Stories of progress and perseverance keep me doing what I do. Ironing out aches and pains, refining plans, consulting on S&C, giving guidance, helping with prioritisation, finding marginal gains.


My job surrounds me with inspiring stories of goals, targets and perseverance. Every client session gives a new perspective on greatness and resolve.


Everyone is doing what they’re doing to be their best. Because that’s all you can be. Be inspired by others, learn from others, copy others! Then make it your own.


I have a client who is now into year five of his swimming journey. He’d be the first one to admit that progress has been slow at times, and his motivation and commitment haven’t been what they should be. But in the last 6 months, he’s really making proper progress.


I heard about an athlete who completed an ironman at his third attempt after two very close misses. That is dedication, perseverance, mental strength, commitment and the result of loads of honest hard work. Huge respect for that level of achievement.


As we sit down to marvel at the elite at Rio, look around at the people you work with, train with, socialise with. They’re elite too. Committed to a high standard and achieving their best every time they go out there.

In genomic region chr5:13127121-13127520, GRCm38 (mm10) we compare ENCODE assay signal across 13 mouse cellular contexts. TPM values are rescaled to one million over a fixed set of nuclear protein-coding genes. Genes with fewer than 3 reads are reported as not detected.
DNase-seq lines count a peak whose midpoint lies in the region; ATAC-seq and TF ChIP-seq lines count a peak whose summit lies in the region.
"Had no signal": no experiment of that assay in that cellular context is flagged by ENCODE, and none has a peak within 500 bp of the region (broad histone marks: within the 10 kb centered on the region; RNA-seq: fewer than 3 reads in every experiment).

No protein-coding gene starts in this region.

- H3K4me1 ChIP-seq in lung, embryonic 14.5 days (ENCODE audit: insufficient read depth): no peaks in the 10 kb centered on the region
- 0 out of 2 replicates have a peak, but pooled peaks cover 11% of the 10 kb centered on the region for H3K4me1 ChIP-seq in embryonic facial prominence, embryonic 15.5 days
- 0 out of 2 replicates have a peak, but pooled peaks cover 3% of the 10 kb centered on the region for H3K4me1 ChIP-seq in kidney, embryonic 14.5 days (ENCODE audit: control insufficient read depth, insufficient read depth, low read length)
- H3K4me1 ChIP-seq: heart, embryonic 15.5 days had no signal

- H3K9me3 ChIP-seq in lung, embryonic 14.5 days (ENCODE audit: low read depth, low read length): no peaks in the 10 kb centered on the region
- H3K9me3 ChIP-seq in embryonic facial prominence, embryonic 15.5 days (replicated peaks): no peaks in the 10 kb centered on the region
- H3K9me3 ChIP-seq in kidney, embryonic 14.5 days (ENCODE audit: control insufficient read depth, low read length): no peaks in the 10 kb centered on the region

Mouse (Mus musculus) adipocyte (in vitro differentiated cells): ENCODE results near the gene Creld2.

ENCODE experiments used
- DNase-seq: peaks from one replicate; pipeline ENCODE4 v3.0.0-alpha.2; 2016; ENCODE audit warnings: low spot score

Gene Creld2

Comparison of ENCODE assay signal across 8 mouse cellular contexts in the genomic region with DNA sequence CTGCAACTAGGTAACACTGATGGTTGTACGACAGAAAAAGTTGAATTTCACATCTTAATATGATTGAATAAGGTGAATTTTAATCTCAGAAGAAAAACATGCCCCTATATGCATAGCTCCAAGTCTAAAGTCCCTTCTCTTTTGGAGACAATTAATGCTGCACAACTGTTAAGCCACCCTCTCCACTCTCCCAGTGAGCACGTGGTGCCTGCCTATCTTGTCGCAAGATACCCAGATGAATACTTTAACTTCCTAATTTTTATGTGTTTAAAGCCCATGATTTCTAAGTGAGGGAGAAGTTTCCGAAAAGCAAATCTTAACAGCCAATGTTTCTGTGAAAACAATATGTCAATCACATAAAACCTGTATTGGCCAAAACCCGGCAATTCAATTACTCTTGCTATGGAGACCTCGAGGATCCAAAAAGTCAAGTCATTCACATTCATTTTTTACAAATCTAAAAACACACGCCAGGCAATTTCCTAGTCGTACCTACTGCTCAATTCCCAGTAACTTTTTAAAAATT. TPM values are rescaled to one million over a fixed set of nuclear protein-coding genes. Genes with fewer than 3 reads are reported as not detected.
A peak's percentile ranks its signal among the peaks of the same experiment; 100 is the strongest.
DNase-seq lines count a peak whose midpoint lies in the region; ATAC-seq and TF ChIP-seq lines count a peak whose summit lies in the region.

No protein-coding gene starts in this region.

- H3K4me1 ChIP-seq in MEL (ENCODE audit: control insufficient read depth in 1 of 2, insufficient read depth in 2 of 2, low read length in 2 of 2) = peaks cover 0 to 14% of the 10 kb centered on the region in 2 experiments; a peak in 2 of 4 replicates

So lets celebrate the whole of Team GB – from every day to elite.



Smells like team spirit

18th July 2016

Leicester, Iceland, Wales. Great players, Great managers, Great teams.

As pre-season training is upon those of you in football, how much time are you allocating getting to know your team mates and working together to align expectations?

Hard running and commitment isn’t just for July and August when the sun is shining. It matters most in January and February (and probably March here in the North East) when it’s a tough winter’s day, the pitch is heavy, and the opposition seem formidable. That’s when you find out what someone is made of. 90 minutes of selfless effort that sets up victories. Perseverance, endeavour, effort.

There’s a wealth of writing on great teams, here’s a few of my thoughts to help gather team mates who stand up to be counted;

1. Responsible. Whether it’s for washing the kit, answering text messages, filling the water bottles or covering for your attacking run, do your team mates do what they say and take responsibility?